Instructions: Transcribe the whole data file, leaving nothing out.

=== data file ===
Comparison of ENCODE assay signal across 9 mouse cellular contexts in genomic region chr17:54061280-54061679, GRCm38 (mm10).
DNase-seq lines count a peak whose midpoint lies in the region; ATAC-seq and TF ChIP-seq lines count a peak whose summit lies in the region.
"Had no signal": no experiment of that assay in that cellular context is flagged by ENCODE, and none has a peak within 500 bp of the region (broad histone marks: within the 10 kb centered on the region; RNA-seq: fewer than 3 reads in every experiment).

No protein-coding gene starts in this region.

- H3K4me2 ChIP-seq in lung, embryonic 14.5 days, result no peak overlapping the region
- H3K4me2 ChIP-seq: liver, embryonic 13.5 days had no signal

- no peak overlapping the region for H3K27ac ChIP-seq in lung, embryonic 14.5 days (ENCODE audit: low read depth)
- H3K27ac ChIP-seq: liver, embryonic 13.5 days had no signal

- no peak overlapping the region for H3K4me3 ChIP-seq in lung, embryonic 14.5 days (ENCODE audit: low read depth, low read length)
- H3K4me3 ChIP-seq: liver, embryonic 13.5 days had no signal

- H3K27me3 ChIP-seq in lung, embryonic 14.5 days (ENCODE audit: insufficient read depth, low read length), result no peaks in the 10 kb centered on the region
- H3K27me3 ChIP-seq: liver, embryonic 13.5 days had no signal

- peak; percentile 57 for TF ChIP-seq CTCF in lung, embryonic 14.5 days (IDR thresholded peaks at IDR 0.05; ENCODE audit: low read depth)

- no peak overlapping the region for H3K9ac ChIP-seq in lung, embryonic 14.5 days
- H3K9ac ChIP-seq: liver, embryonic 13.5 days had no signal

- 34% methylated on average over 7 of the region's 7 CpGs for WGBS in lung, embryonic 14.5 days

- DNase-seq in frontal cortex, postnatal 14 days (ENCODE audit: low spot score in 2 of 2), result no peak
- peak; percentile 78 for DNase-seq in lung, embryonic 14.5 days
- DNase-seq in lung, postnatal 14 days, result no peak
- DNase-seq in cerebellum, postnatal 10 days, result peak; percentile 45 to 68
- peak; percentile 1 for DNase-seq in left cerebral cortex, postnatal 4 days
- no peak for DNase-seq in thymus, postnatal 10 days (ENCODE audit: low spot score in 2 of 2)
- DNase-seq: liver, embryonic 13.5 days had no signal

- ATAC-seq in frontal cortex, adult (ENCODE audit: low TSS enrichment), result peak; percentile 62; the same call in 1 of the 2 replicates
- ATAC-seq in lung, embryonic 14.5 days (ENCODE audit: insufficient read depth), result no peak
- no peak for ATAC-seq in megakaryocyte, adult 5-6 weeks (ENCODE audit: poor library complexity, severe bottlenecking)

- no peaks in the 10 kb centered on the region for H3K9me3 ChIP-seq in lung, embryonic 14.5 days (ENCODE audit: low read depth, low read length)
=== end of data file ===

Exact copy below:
Comparison of ENCODE assay signal across 9 mouse cellular contexts in genomic region chr17:54061280-54061679, GRCm38 (mm10).
DNase-seq lines count a peak whose midpoint lies in the region; ATAC-seq and TF ChIP-seq lines count a peak whose summit lies in the region.
"Had no signal": no experiment of that assay in that cellular context is flagged by ENCODE, and none has a peak within 500 bp of the region (broad histone marks: within the 10 kb centered on the region; RNA-seq: fewer than 3 reads in every experiment).

No protein-coding gene starts in this region.

- H3K4me2 ChIP-seq in lung, embryonic 14.5 days, result no peak overlapping the region
- H3K4me2 ChIP-seq: liver, embryonic 13.5 days had no signal

- no peak overlapping the region for H3K27ac ChIP-seq in lung, embryonic 14.5 days (ENCODE audit: low read depth)
- H3K27ac ChIP-seq: liver, embryonic 13.5 days had no signal

- no peak overlapping the region for H3K4me3 ChIP-seq in lung, embryonic 14.5 days (ENCODE audit: low read depth, low read length)
- H3K4me3 ChIP-seq: liver, embryonic 13.5 days had no signal

- H3K27me3 ChIP-seq in lung, embryonic 14.5 days (ENCODE audit: insufficient read depth, low read length), result no peaks in the 10 kb centered on the region
- H3K27me3 ChIP-seq: liver, embryonic 13.5 days had no signal

- peak; percentile 57 for TF ChIP-seq CTCF in lung, embryonic 14.5 days (IDR thresholded peaks at IDR 0.05; ENCODE audit: low read depth)

- no peak overlapping the region for H3K9ac ChIP-seq in lung, embryonic 14.5 days
- H3K9ac ChIP-seq: liver, embryonic 13.5 days had no signal

- 34% methylated on average over 7 of the region's 7 CpGs for WGBS in lung, embryonic 14.5 days

- DNase-seq in frontal cortex, postnatal 14 days (ENCODE audit: low spot score in 2 of 2), result no peak
- peak; percentile 78 for DNase-seq in lung, embryonic 14.5 days
- DNase-seq in lung, postnatal 14 days, result no peak
- DNase-seq in cerebellum, postnatal 10 days, result peak; percentile 45 to 68
- peak; percentile 1 for DNase-seq in left cerebral cortex, postnatal 4 days
- no peak for DNase-seq in thymus, postnatal 10 days (ENCODE audit: low spot score in 2 of 2)
- DNase-seq: liver, embryonic 13.5 days had no signal

- ATAC-seq in frontal cortex, adult (ENCODE audit: low TSS enrichment), result peak; percentile 62; the same call in 1 of the 2 replicates
- ATAC-seq in lung, embryonic 14.5 days (ENCODE audit: insufficient read depth), result no peak
- no peak for ATAC-seq in megakaryocyte, adult 5-6 weeks (ENCODE audit: poor library complexity, severe bottlenecking)

- no peaks in the 10 kb centered on the region for H3K9me3 ChIP-seq in lung, embryonic 14.5 days (ENCODE audit: low read depth, low read length)